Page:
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A Community of "Spirit"

A Community of quotSpiritquot
A Community Of "Spirit"
Neely Young published April 2009

In 1958, the much-heralded Cedartown Bulldogs of famous coach Howard "Doc" Ayers came to Blakely/Early County's Kolomoki Mounds State Park for summer football camp. I was on the team as a guard. Cedartown was a powerhouse and a few years before had won the North Georgia Football Championship, which at the time was the state's highest "AAA" classification.

Soon Ayers arranged a scrimmage with the local Blakely team, which was classified in the smallest "A" category. They ran through us like we were wet paper bags. Every time they ran the ball they scored a touchdown. After the scrimmage they proved themselves to be the powerhouse football team, not us. Later, Coach Ayers gave us a tongue-lashing. "How could you let this small school whip you? They have more 'spirit' than you," Ayers said.

That same "spirit" is still alive in Blakely and Early Country today, more than 50 years later. Recently this southwest Georgia community has been cast in a bad light by the peanut contamination crisis. But the company that owns the peanut processing facility caught up in the national salmonella outbreak is not even owned locally. There is so much more to this town and county than the ability to grow peanuts.

In the spring of 2006, Blakely native Charles Rice gave his hometown a gift. Rice graduated from Blakely High School around the same time Cedartown played in the scrimmage. Rice and his family decided they would dedicate a large portion of his earnings made as a successful businessman to provide a generous grant to Blakely and Early County. Rice's grant was soon matched by local citizens to help create Early County 2055, an economic development plan that calls for a vast array of bold initiatives to create a healthy business climate, enhance the quality of life and sustain positive growth.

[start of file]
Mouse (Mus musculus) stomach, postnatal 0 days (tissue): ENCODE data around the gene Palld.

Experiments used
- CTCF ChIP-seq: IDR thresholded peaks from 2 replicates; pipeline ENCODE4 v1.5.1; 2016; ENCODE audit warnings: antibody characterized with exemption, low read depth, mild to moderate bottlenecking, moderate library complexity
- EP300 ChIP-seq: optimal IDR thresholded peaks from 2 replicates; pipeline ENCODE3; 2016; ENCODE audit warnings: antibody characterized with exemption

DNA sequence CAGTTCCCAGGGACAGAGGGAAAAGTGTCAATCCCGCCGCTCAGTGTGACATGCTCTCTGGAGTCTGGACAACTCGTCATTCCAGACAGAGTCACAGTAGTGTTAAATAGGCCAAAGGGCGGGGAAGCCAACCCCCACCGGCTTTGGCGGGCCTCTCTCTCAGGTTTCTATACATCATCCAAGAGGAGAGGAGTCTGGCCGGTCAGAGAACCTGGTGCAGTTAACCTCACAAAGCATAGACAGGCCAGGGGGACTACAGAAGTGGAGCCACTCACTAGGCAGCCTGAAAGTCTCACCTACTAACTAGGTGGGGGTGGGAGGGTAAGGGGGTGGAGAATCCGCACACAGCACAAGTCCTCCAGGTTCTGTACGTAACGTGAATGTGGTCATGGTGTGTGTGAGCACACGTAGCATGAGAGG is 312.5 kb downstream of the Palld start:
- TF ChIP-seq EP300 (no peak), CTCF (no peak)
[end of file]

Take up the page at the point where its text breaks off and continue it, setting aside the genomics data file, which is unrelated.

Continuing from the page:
Since that time their efforts have formed the Advancing Early 2012 Initiative – a five-year, $8-million economic action strategy, which is part of the overall 50-year Early County 2055 master plan. The goals of the Advancing Early 2012 Initiative include stimulating economic development through new job creation, increasing retail shopping options, undertaking historic restoration and more.

The initiative has produced amazing results, which include the following:

The effort has demolished more than 110 dilapidated, substandard dwellings while partnering with an Atlanta-based development company, Hammond Development, to provide 64 affordable workforce, single-family housing units in Blakely.

The "East Gateway" project is constructing an aesthetically pleasing entrance into the city at the intersection of the U.S. 27 bypass and State Highway 62. When complete, the $3 million Gateway project will draw people off the bypass and into the charming downtown square of Blakely, creating additional revenue for the city.

A $3.6-million state-of-the-art economic development/conference/mixed-use facility is to be built on the Blakely town square. The community has provided approximately $1.5 million toward the project, with grants making up the remainder.

The effort has produced an Economic Development Strategy, formulated by the Atlanta-based Competitive Strategies Group, LLC. The plan will provide the county with targeted industries and a blueprint for economic success.

It partnered with Phoenix Petroleum for a three-phase biodiesel facility, with construction beginning soon in the Early County Industrial Park. Phase 1 represents a $10-million capital investment and 100 new jobs, with Phases 2 and 3 amounting to an additional $15 million in capital investment and an additional 150 jobs.

It should be noted that peanuts are still a wonderful healthy food for consumers of all ages. The people of Blakely are not going to let an out-of-state firm ruin what has been a great legacy for their community.

This small community still has lots of spirit, even 50 years after I was knocked back on my rear end by its football team.